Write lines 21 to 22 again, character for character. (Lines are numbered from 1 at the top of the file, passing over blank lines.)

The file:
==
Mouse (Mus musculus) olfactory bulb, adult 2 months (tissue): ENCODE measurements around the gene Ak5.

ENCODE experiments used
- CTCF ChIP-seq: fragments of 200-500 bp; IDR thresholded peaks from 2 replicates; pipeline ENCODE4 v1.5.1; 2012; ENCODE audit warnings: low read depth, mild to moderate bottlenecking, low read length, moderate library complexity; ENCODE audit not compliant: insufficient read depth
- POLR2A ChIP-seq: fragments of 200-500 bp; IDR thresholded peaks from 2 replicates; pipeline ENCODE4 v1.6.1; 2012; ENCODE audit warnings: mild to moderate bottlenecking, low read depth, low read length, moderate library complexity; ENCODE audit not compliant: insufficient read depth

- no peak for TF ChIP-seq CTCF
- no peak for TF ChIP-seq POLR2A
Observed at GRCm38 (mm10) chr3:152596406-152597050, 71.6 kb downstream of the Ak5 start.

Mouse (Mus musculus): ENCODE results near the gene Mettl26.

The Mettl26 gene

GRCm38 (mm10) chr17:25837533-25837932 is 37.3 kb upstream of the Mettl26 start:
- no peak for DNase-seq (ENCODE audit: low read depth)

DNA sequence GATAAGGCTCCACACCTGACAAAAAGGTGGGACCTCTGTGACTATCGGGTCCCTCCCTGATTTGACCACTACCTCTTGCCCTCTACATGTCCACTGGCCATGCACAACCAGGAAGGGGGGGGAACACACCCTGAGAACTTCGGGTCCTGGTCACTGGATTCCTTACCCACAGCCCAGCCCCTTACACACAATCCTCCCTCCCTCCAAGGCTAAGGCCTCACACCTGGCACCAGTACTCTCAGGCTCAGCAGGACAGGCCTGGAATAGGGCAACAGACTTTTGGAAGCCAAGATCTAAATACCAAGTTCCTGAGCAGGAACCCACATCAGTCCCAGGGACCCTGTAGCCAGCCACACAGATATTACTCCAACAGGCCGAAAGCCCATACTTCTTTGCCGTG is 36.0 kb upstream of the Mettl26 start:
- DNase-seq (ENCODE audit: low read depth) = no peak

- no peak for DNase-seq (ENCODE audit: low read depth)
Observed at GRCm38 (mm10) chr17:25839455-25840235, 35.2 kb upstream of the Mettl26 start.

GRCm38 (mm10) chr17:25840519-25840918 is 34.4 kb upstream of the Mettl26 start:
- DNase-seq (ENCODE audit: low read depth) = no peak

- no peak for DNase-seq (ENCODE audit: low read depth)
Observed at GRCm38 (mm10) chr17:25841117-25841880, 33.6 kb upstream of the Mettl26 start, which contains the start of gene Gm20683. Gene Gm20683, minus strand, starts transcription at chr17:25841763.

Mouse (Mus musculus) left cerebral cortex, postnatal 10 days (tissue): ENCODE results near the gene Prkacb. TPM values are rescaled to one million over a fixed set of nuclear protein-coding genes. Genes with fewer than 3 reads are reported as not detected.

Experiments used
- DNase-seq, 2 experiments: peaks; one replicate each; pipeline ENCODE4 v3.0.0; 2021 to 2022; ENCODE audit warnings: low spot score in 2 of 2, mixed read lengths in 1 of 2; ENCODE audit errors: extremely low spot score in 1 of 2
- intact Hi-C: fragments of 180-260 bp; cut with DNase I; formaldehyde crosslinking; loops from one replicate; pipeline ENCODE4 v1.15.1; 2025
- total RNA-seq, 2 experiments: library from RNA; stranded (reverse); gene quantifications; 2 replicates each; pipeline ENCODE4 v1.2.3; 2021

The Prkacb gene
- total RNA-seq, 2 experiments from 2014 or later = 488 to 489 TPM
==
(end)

Experiments used
- DNase-seq, 2 experiments: peaks; one replicate each; pipeline ENCODE4 v3.0.0; 2021 to 2022; ENCODE audit warnings: low spot score in 2 of 2, mixed read lengths in 1 of 2; ENCODE audit errors: extremely low spot score in 1 of 2